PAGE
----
Guarding the forests

Bart McAnally has the most beautiful office in the world: the Rocky Mountains. The forest health technician is outside most days, making sure that the forests are healthy.

As he crunches through the snow on a balmy winter afternoon, he stops to point out different things going on in the trees: some bark scraped away by a careless utility vehicle, or a store of pine cones left by a squirrel.

His job seems idyllic, a constant nature walk. However, there are serious threats that lie beneath the serene exterior of Alberta’s pine forests, including the mountain pine beetle.


Pine beetles just taste of warming's effect: B.C. forestry official

The mountain pine beetle infestation that has devastated B.C. forests is likely to be followed by other new pests taking advantage of rising average temperatures, says the president the Forest Products Association of Canada.

Avram Lazar says the B.C. beetle infestation is almost certain to move across the Rockies into the boreal forest. He believes it shows the need for more public focus on adaptation to climate change.

“We're a little obsessed with this because were paying the price right now,” said Mr. Lazar in a discussion with reporters. “The mountain pine beetle would've died if we hadn't had the last 12 winters being the warmest 12 winters on record.”


A forest epidemic turns into energy opportunity

Fuel start-up Cobalt Technologies has figured out a way to use trees poisoned and killed by pine beetles to make biobutanol, the company announced Wednesday.

Cobalt develops biofuels that can be mixed with gas, diesel, or jet fuel, as well as used to make plastics. Up until now, the company has used forestry byproducts that originated from healthy trees to make its n-butanol. The result is a gasoline blend made up of 12 percent biobutanol, which the company has claimed can reduce greenhouse gas emissions by up to 85 percent when compared to conventional gasoline. It's been touting the fuel as an alternative to ethanol, and in January launched a California plant with the support of Gov. Arnold Schwarzenegger.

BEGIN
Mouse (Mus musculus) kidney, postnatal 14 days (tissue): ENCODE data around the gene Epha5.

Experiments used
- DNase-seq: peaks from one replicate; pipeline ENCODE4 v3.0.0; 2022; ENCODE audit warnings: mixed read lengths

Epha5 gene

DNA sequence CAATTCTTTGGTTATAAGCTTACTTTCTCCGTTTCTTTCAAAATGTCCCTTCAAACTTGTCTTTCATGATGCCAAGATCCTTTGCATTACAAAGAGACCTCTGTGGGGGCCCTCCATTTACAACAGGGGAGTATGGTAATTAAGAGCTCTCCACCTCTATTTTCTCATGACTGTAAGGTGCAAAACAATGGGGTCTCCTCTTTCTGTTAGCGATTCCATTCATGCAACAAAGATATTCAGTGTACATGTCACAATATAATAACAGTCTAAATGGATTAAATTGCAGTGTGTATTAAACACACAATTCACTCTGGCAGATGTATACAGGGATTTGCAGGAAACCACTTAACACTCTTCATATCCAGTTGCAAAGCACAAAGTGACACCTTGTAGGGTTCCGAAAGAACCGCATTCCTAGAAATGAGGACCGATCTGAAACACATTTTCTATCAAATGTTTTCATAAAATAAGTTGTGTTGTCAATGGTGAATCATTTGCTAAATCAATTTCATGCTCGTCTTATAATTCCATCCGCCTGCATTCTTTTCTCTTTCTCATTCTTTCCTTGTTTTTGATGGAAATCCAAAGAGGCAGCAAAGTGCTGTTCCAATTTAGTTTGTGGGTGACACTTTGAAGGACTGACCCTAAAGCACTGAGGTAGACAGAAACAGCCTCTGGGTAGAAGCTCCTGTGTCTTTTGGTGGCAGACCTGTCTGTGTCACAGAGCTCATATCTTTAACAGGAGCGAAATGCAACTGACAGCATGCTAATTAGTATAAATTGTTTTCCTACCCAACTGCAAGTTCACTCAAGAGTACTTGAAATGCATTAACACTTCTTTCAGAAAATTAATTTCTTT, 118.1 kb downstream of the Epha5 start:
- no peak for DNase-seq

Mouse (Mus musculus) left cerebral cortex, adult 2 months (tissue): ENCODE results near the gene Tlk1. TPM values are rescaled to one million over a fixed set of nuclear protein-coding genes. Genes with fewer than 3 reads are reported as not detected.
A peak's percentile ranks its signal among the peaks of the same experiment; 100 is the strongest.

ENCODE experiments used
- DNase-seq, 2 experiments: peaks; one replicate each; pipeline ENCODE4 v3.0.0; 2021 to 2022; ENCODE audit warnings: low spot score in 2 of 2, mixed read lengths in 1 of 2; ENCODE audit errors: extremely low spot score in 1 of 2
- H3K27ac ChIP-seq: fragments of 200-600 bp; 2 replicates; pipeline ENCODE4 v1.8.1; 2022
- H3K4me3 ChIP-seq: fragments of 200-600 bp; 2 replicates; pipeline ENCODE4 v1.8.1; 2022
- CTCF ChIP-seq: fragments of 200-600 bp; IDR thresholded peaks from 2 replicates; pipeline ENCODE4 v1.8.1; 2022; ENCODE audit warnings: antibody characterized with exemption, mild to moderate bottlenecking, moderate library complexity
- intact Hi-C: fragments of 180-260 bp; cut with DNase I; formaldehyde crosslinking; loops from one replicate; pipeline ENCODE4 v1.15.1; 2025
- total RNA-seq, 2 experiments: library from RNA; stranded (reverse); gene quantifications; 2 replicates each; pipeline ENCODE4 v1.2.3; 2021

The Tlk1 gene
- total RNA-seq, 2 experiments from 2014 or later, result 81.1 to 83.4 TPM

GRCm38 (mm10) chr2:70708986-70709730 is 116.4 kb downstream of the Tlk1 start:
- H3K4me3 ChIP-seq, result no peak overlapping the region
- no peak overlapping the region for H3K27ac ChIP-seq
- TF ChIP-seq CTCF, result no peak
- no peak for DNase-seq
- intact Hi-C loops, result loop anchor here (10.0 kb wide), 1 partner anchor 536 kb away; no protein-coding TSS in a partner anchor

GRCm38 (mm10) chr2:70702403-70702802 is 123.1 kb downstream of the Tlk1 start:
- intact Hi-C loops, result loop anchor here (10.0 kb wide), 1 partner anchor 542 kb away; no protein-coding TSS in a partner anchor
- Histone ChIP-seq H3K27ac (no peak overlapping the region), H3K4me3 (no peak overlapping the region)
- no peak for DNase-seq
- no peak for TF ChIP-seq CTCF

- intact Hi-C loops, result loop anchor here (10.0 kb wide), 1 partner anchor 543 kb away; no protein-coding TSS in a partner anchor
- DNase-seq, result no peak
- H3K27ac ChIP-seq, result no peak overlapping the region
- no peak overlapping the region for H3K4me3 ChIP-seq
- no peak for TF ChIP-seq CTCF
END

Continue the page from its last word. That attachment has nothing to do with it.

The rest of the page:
The company's process for making biofuel from the unhealthy wood is quite similar to the fermentation procedure Cobalt has used on other nonfood biomass. It applies its own proprietary strains of bacteria to ferment the biomass and convert it to n-butanol with one important exception. Because the sap from the beetle-killed trees is a toxin, the scientists first apply a "pretreatment process" to extract the sap from the dead pine before breaking it down. The heat given off from that pretreatment is directed toward the fermentation process to further save energy, according to Helen Allrich, a spokeswoman for Cobalt.

Cobalt Technologies is First to Create Renewable Biobutanol Fuel From Beetle-Killed Pine

Cobalt Technologies, the leader in commercializing biobutanol as a renewable chemical and fuel, today announced a breakthrough in producing biobutanol from beetle-killed lodgepole pine feedstock. Cobalt is the first company to produce a drop-in replacement for petroleum and petrochemicals from beetle-affected lodgepole pine. To evaluate the fuel's viability for commercial vehicles, the company has signed a fuel testing partnership with Colorado State University.

"With this breakthrough, we've been able to turn a problem into an opportunity," said Rick Wilson, Ph.D., chief executive officer of Cobalt Technologies. "Harvesting beetle-killed trees could produce low-carbon fuels and chemicals, establish a foundation for a sustainable biorefinery industry and create jobs, particularly in rural areas. If we use only half of the 2.3 million acres currently affected in Colorado alone, we could produce over two billion gallons of biobutanol -- enough to blend into all the gasoline used in Colorado for six years."

Cobalt Technologies converts non-food feedstock, such as forest waste and mill residues into n-butanol, a versatile product that can be used as a drop-in biofuel to be blended with gasoline, diesel and ethanol; converted into jet fuel or plastics, or sold as is for use in paints, cleaners, adhesives and flavorings. The company's innovative technology offers the potential for converting beetle-killed pine into a low-carbon, sustainable biofuel and chemical.